Animated short almost done
Rendering is still underway, the estimate ETA is about 30 more hours worth of computations. While the computers crunch away, I’m going to work on audio using OpenGL previews so everything will be good to go when things finish. A ton of research and development went into this 3 minutes worth of animation. The following was developed as a result of its production:
– A specialized method for having characters interact with things dynamically. Example: being able to make characters hold objects in either hand and drop them while being 100% in control of the motions, and using only 1 animation track.
– A quick means of taking static looping animations and pairing them with the environment. Example: Taking a looping walk animation and using it to make characters do things like go up stairs while turning.
– Motion capture integration. Although I did not use any mocap in this animated short, it was a big area of research while it was in production. This means that without any additional software or equipment, I can utilize free-to-use motion capture archives on the internet and pair them with my custom rigs seamlessly to help me develop content faster. It is incredibly easy now… but figuring it all out was total hell! They have a saying about how mechanics charge their customers that I think mirrors my experience: “Putting in the screw: 20¢… knowing where to put the screw in: $6000).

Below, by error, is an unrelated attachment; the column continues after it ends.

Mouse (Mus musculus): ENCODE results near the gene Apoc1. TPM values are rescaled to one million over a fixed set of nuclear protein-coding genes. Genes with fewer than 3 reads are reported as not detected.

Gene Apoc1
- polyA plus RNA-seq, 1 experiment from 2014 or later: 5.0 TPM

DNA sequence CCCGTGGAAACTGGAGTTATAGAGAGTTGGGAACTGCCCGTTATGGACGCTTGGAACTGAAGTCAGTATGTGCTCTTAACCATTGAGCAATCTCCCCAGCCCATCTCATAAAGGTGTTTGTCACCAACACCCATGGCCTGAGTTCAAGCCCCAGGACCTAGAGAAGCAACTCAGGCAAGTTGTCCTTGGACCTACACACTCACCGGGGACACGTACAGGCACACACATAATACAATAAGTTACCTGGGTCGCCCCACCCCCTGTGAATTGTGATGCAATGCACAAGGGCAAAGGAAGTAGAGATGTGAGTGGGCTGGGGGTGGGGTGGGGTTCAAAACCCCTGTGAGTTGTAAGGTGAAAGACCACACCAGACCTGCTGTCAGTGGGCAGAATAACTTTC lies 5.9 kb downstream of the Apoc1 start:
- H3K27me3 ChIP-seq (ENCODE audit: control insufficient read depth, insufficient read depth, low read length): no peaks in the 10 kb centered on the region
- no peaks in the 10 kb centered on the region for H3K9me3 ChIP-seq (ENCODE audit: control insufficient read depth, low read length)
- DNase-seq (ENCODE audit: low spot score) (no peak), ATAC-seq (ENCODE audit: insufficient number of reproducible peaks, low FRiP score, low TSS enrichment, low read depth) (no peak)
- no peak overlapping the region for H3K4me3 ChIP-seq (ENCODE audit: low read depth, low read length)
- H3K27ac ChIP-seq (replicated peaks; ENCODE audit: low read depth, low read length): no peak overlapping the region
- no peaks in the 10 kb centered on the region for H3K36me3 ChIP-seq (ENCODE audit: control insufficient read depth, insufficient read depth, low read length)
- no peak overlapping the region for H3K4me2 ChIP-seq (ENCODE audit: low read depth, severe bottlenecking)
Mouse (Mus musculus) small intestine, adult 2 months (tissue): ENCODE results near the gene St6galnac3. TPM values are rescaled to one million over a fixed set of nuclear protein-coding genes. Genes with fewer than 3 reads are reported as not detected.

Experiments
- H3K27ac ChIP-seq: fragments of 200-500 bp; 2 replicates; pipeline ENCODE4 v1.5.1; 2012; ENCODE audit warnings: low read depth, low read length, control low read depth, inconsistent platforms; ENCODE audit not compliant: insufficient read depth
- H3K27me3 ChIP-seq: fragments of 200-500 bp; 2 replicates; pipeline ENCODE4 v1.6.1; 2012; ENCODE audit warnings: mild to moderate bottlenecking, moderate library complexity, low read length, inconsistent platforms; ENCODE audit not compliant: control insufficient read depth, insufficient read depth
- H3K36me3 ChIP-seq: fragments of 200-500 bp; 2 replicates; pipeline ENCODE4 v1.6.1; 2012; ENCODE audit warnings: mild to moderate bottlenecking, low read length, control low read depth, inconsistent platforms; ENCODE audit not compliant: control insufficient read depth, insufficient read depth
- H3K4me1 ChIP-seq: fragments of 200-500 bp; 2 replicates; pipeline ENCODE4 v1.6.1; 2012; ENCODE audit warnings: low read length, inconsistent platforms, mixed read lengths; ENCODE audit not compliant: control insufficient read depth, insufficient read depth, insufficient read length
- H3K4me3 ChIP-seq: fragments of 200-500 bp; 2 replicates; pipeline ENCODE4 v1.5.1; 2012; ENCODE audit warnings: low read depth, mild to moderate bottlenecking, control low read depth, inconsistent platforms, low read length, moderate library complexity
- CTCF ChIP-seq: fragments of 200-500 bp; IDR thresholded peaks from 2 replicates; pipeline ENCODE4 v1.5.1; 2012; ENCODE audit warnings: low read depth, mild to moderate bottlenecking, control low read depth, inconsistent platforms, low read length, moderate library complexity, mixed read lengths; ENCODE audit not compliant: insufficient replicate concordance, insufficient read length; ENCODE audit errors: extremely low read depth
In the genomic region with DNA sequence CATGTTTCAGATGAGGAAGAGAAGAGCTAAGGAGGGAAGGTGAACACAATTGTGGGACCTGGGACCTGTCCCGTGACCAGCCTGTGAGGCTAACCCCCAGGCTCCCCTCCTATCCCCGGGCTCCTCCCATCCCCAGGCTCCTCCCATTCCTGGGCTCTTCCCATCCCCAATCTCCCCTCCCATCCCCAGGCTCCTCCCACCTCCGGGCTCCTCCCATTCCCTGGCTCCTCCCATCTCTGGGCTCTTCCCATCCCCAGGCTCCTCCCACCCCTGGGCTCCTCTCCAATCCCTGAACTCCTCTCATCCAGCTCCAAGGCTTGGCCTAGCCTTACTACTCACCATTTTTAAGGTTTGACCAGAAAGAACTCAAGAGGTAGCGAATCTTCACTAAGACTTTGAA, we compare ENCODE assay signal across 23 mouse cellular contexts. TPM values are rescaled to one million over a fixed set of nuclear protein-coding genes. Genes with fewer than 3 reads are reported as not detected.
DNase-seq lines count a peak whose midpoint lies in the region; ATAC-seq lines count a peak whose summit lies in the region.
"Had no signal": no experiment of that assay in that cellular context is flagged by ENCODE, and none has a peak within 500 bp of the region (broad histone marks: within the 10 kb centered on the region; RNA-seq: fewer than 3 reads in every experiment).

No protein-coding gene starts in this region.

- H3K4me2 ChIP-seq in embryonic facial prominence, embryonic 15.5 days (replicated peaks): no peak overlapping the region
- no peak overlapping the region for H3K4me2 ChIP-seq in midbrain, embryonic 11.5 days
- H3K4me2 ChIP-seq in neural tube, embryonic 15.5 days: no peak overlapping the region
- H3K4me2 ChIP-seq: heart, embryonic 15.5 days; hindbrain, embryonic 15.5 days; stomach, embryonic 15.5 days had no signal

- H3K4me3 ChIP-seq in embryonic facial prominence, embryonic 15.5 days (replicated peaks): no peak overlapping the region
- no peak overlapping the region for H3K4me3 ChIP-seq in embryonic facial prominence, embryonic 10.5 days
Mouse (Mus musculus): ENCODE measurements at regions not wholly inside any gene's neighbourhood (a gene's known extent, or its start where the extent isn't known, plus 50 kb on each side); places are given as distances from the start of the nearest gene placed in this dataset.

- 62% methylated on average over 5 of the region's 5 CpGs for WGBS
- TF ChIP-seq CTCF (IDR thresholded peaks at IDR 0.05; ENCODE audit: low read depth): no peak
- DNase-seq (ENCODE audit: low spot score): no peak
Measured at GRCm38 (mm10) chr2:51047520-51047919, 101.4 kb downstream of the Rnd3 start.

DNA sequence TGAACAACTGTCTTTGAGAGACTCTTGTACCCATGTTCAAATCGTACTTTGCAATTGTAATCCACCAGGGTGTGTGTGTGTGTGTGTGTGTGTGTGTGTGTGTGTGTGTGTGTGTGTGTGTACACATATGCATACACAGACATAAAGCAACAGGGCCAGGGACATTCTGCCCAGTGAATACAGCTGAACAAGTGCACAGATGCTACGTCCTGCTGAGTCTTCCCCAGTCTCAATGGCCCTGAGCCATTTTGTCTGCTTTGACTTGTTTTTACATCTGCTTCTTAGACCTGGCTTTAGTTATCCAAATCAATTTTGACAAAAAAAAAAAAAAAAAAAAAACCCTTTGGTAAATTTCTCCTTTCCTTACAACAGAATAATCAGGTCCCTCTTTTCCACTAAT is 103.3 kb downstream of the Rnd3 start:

– Integration of automated controls with manual keyframing. When I began the short I actually did not know much about how to make things work together this way.
– Post production stuff, especially the ambient occlusion pass. This is something I know I need to put more research into still, but it is nonetheless something I think will enhance Delura’s visuals.
– The rest of IKBooster. I am almost certain that I have explored every single corner and feature that this toolset has to offer and this short was a major catalyst for that.
-New rig. I actually re-did the Delura rig a 3rd time to take advantage of a special plugin (Update Bones) made by Mike Green that non-destructively modifies skeletons of characters by using Lightwave’s skelegons (which enables mirror-editing as well). This was necessary to enable me to quickly re-use animations on any characters straight through IKBooster. The old method I used of saving/loading animations had some big limitations… it is complicated to explain. Let’s just say I can now easily apply animations to different proportioned characters and have them work perfectly. So, if I have a character with stubby legs, and one with long legs, the animations I save will calculate their forward movement based on how long their legs are. Pretty cool eh? And this is native stuff in Lightwave!
So… I’d say almost as much work went into research/development as the animation itself! I know it kind of gets in the way of content in the short run, but like all artists I am in a constant state of needing to learn and nurture my talents and keep testing myself and my methods wherever I can.